JAMES MALONE Thinks ARSIS Stands Out Because None Of Its Members 'Necessarily Like Extreme Metal'

JAMES MALONE Thinks ARSIS Stands Out Because None Of Its Members 'Necessarily Like Extreme Metal'

Alex Haber of Heavy New York conducted an interview with guitarist/vocalist James Malone and bassist Noah Martin of melodic tech-death overlords ARSIS prior to their October 26 concert at The Kingsland in Brooklyn, New York. You can watch the entire chat below. A few excerpts follow (transcribed by BLABBERMOUTH.NET).

On the creation of the latest studio album, "Visitant":

James: "It was fun. It was a lot of fun to get together. We did an insane amount of pre-production. A lot of us ended up tracking a fair amount of the album at our respective home studios, so it was kind of relaxed. It wasn't a super-stressful experience necessarily. Mixing of it went very smooth, Mark Lewis knocked it out of the park as usual. It has really cool tones. It sounds pretty natural to me, especially in comparison to a lot of the metal records getting produced these days. I think we're all pretty stoked with it."

Noah: "We took our time and we were able to like, Jim said, able to work at home, get really good performances. The mixing performance for Mark didn't take an awful lot of…I mean, it took a lot of work on his part, but it wasn't as difficult. He wasn't making a lot of edits, he was letting the tracks speak for themselves and he was able to do his magic a lot more effortlessly."

On whether the band considers "Visitant" to be the logical follow-up to 2013's "Unwelcome" or stand on its own:

James: "I definitely think it stands on its own. I don't know if that was necessarily…"

Noah: "It was something that happened very naturally. It was a natural progression and a lot of those riffs and parts came together over the course of three, four years."

James: "There was a bunch of riffs that I had started working on maybe seven years ago that Shawn [Priest, drums] and Noah just had the original files of. Shawn kind of started arranging them together. They weren't intended to be necessarily related at all and it really helped get a jumpstart on a quite a few songs that way. But as far as the gap being, I don't know, it wasn't necessarily planned. Honestly, it really didn't feel like that long of a gap to us. We were really supporting 'Unwelcome' up into 2016 with some tours. It was really a two-year little lull there where not too much was happening, but Brandon [Ellis, guitar] joined THE BLACK DAHLIA MURDER and I was working with NECROMANCING THE STONE and Shawn and Noah had their own projects going. Noah and I both made some major moves during that time. I moved to Dallas from Virginia. He moved to Seattle from Virginia. All of that stuff takes time and focus away from doing a new ARSIS. I felt it was a very natural time for us to get a new album together. I think it came out pretty rad. We're stoked on it."

On whether they feel ARSIS can appeal to fans of various sub-genres of metal:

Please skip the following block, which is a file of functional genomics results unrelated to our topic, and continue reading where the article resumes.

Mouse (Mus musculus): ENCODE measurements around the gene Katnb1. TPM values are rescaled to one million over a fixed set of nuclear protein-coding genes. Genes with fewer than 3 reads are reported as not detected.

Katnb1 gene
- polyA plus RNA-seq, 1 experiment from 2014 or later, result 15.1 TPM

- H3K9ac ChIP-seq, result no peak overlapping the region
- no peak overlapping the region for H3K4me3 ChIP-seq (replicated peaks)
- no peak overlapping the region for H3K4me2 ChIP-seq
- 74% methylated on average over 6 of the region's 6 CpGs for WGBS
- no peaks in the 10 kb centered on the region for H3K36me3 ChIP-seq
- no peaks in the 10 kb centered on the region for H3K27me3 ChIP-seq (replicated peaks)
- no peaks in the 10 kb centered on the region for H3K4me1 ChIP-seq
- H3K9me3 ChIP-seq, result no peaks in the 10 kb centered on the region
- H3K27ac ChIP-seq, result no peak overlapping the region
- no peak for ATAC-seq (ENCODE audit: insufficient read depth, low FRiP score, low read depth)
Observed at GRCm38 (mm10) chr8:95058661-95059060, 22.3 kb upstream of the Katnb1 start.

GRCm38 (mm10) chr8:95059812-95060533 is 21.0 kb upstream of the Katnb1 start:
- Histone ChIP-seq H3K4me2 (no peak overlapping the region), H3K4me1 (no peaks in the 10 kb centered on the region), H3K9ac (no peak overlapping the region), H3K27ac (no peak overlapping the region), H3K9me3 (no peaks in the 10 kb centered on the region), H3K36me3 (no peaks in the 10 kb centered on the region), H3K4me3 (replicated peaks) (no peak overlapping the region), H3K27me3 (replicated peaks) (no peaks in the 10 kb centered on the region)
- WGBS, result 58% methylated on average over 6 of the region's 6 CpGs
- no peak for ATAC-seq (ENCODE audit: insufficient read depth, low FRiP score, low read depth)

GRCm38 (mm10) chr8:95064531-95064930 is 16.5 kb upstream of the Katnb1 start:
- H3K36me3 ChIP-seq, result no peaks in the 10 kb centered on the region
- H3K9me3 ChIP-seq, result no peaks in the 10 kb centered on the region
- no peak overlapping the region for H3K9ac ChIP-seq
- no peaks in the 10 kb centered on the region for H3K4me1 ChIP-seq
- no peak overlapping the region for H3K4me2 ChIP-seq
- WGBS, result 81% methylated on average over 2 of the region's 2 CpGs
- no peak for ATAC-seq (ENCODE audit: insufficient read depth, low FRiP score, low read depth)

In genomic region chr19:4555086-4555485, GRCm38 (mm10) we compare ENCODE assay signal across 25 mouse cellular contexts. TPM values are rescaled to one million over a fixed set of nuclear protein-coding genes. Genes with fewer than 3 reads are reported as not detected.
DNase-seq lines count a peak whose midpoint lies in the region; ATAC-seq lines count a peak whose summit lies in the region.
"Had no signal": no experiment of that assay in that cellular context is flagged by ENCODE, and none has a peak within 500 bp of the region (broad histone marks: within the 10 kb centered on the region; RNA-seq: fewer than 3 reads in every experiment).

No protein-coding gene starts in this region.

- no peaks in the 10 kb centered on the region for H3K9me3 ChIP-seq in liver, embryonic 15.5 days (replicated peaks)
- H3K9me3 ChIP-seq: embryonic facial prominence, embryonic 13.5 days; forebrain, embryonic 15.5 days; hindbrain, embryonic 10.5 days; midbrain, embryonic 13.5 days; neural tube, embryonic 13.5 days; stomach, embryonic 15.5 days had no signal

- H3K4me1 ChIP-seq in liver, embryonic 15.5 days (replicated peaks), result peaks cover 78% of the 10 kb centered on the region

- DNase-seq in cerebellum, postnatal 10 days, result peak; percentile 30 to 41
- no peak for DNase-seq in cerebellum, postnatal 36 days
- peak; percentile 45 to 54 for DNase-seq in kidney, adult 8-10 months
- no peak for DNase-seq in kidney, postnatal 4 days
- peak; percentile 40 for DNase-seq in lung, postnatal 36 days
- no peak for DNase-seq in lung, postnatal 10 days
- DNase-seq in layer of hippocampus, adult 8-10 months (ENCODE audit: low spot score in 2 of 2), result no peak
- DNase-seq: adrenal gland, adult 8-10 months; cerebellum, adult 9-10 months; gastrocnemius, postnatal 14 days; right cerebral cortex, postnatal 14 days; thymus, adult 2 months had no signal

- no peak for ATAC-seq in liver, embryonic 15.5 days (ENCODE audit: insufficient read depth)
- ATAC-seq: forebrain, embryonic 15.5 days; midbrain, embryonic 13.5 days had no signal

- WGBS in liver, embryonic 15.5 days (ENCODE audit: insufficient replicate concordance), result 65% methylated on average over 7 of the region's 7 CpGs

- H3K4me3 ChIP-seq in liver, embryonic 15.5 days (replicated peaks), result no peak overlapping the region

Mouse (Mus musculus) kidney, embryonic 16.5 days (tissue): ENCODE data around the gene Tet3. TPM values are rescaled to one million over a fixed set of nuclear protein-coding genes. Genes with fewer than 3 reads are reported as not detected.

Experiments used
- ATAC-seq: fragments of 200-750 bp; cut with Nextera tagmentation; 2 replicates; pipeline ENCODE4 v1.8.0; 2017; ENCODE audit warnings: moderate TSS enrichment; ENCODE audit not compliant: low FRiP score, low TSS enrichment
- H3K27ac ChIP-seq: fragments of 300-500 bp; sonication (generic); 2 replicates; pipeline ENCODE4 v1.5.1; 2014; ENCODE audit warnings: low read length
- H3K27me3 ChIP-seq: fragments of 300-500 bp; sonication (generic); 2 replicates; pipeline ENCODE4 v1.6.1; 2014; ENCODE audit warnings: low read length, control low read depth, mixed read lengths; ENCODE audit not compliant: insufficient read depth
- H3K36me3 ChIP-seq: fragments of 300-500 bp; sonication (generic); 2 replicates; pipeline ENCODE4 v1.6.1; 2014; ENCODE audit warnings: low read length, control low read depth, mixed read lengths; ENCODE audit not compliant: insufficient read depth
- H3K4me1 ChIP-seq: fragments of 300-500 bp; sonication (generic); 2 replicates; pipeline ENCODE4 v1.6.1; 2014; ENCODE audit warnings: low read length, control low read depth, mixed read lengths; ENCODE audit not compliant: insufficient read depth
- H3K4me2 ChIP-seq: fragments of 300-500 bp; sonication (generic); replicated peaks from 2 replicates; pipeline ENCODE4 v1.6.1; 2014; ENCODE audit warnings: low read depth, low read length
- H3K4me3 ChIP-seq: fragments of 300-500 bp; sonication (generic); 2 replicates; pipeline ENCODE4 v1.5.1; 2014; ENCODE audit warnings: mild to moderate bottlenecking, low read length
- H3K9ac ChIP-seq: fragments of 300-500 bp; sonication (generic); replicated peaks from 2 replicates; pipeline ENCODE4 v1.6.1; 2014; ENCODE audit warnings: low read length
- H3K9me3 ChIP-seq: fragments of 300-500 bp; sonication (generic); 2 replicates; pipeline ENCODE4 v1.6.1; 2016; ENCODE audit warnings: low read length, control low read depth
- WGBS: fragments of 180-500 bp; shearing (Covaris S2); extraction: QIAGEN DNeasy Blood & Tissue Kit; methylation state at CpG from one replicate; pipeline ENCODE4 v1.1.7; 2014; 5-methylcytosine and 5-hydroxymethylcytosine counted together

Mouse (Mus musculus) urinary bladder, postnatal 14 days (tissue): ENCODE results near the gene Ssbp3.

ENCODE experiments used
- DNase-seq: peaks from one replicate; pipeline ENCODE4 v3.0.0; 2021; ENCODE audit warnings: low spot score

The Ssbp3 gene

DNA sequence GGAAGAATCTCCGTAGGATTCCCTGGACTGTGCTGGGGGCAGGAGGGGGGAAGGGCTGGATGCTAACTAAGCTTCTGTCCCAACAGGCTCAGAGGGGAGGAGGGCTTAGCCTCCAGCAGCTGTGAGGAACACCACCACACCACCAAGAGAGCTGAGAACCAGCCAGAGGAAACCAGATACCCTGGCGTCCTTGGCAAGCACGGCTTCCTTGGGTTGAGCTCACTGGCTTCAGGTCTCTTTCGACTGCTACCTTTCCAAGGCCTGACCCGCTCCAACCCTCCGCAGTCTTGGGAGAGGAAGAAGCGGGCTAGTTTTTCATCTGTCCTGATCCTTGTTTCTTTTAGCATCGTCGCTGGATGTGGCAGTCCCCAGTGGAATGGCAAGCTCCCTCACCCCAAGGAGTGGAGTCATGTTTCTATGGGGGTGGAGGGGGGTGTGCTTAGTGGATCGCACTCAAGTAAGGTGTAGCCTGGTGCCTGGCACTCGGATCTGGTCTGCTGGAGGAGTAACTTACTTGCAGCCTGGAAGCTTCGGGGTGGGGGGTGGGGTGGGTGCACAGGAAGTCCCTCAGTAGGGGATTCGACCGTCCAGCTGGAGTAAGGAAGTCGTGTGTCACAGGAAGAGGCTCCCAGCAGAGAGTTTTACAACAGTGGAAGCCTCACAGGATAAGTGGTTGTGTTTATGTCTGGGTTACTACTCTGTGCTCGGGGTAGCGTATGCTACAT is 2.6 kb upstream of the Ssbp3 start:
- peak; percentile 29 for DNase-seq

Noah: "We'll certainly cater the set to the crowd and we try to change things up as much as we can. We picked songs in the set that are geared toward a certain audience, sometimes it's just whatever, these are the songs we like to play, but, yeah. [Laughs]"

James: "I think ARSIS, I don't want to say we wear many hats, but we do have a lot of influences, we have a lot of influences that are not death metal and not extreme metal. To me, that's always been the one thing that made ARSIS stand apart is just that it was a take on extreme metal by a bunch of dudes that don't necessarily like extreme metal, if that makes sense. I like a lot of '80s synth-pop and I always have, like DEPECHE MODE and Noah is really into like power metal trad-metal, like WHITESNAKE, just really sleazy, slutty music and we all kind of bring different things to the table for dinner. The result is…"

Noah: "One hell of a Venn diagram."

James: It's one hell of a smorgasbord of stuff. I think promoters and booking agents kind of have this idea, 'Well, shit, ARSIS will fit on this because they have this one song with that breakdown.' It doesn't always work out as the intentions behind it, but, you know, I do also feel that we win over a lot of fans, too. We win people over as well. But, yeah, we cater the sets and we have to try to play up the situation as best as possible and yes, for instance, this tour is a very slam-heavy tour. The last tour we did was a very, maybe, more tech type of proggy, tech type of tour. I think we're still searching for the perfect tour for us, but I do think our music is varied enough that when it falls onto the right ears, it's pretty awesome."

On the origins of ARSIS's sound:

James: "When I started ARSIS, I was really into a lot of traditional metal stuff like CRIMSON GLORY, QUEENSRŸCHE, that sort of stuff. I had met the original drummer in ARSIS [Michael Van Dyne] who was into more extreme metal. He introduced me to the Scandinavian stuff like AT THE GATES, DISSECTION, I was just, like, 'I bet my riffs if I just made them a little bit faster and threw some of these nasty vocals on it, we'll see what happens.' I just started doing that. It was a weird take on extreme metal that wasn't necessarily influenced by extreme metal so much."

"Visitant" was released November 2 via Nuclear Blast (North, Central, South America) and Agonia (rest of world). The disc was recorded in part and mixed and mastered by producer Mark Lewis (WHITECHAPEL, DEVILDRIVER, DEICIDE, CANNIBAL CORPSE). Artwork was created by longtime collaborator Mark Riddick.


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